Massachusetts Daily Collegian

A free and responsible press serving the UMass community since 1890

A free and responsible press serving the UMass community since 1890

Massachusetts Daily Collegian

A free and responsible press serving the UMass community since 1890

Massachusetts Daily Collegian

Perfecting his ‘crass’: Comedian Sam Morril to hit Northampton in Class Act tour

The stand-up comic discusses everything from his first gig in the Berkshires to hanging out with Chris Rock
Courtesy of Sam Morril

Sam Morril’s first road gig as a stand-up comic was in Pittsfield, Mass. He opened for veterans Cory Kahaney and Dan Naturman about 17 years ago and cited his inaugural road set as the moment he second-guessed his career choice, but not for the reasons you might think. The gig went well.

His first on-the-road experience wasn’t as glamorous as hopping on a tour bus to be whisked away to the next show. During the tour, Morril mostly hung out with Naturman who was the one doing the driving in the scenic, but rather rural, Berkshires.

“[Naturman] just had like a meltdown on his GPS system,” Morril recalled on a recent phone call. “He was just like, ‘you piece of shit. F**k you!’ And I was just like, ‘is this what comedians are like?’ I remember being like, ‘did I pick the wrong career?’”

Like any industry, comedy looked a lot different in the early 2000s than it does today. But Morril’s slow and steady rise to comic fame grew as he continued to navigate the industry’s evolving landscape. As the business transformed, Morril adjusted, whether it was moving from recording sets on VHS to the quick-and-instant video link, or a switch to marketing primarily through streaming services and constant podcast production.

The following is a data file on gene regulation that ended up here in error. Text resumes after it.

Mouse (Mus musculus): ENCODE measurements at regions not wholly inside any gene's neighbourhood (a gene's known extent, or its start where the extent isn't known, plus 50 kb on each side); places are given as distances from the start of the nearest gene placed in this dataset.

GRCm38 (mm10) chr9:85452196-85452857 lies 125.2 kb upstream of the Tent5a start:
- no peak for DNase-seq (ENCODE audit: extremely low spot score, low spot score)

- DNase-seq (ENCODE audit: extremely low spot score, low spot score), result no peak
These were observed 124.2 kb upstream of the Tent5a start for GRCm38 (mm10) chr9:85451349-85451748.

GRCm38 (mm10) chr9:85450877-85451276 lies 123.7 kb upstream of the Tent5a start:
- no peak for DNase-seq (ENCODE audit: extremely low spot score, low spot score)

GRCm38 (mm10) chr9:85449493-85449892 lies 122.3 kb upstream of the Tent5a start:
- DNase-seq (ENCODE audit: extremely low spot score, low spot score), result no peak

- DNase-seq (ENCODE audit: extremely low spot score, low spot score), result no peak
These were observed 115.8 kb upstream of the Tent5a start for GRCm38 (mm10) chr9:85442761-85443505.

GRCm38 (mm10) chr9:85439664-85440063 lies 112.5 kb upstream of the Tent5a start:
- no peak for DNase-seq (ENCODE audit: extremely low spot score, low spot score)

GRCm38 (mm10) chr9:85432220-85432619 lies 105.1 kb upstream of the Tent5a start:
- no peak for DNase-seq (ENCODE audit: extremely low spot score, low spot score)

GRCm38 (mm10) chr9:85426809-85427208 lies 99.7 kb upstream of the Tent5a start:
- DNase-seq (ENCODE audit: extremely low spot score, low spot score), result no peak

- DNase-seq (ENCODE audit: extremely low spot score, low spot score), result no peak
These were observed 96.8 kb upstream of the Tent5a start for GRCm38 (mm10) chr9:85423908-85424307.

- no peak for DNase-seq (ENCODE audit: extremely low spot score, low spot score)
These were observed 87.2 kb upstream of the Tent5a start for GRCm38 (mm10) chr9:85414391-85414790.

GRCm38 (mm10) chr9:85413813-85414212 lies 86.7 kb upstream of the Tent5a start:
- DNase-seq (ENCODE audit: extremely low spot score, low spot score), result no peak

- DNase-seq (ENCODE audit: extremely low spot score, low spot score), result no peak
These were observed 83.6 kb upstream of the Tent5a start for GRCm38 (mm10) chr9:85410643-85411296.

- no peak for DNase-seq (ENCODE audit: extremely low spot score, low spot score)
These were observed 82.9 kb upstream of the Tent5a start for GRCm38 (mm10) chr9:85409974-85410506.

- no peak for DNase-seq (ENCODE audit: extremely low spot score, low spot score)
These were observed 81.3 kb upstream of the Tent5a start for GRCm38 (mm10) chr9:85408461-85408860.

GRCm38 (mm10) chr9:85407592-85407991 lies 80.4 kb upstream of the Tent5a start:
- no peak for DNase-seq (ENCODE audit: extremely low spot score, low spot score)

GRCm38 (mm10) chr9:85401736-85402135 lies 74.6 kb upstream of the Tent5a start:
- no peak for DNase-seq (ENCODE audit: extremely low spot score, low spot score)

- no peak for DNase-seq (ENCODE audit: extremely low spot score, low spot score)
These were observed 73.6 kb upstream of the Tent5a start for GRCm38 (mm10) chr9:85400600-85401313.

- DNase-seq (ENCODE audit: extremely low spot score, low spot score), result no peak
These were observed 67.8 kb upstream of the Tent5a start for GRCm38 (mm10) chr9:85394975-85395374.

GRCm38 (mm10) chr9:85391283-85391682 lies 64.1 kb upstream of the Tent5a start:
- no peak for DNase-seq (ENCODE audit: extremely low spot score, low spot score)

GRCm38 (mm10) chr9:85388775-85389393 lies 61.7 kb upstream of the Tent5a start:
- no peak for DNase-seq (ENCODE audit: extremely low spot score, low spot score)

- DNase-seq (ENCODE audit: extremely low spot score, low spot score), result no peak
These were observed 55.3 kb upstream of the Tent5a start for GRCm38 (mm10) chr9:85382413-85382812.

The world of comedy was modernizing itself with new norms and expectations, but Morril was able to roll with the punches and stay afloat by doing one thing and continuing to do one thing only: sticking to his authentic self. His unapologetic style is the one constant that never moves or shifts, even when the industry does, driving his invariable success.

Years later, Morril is set to return to western Massachusetts for his Class Act tour via the more well-traveled Northampton. And, of course, to a larger audience.

The 36-year-old New Yorker has made an impression with top comedians like David Letterman, Amy Schumer and Chris Rock. His 2020 Comedy Central “I Got This” special skyrocketed to 12 million views – with 1.5 million in just two weeks after its release – before he self-released his “Up On The Roof” special on YouTube. He also has a 2022 Netflix special “Same Time Tomorrow.”

Streaming services in the comedy industry have become a point of contention in recent years; many comedians are choosing to independently release shows. Morril self-released his 2020 Comedy Central “I Got This” special, which he says was a risk at the time.

“A lot of people told me that was pretty dumb. And it was probably my favorite hour I ever released,” he said. “It was just such a hungry hour. I was just so I had such a chip on my shoulder. And sometimes it’s good for your comedy.”

At first encounter, his humor may reflect a chip-on-your-shoulder brazenness; he dives headfirst into divisive topics like mass shootings and abortion, inherently political and maybe even dangerous minefields. Although his jokes touch upon the uncomfortable, Morril sees it differently. “Isn’t that weird that we’re describing those two things as political, though?” Morril asked.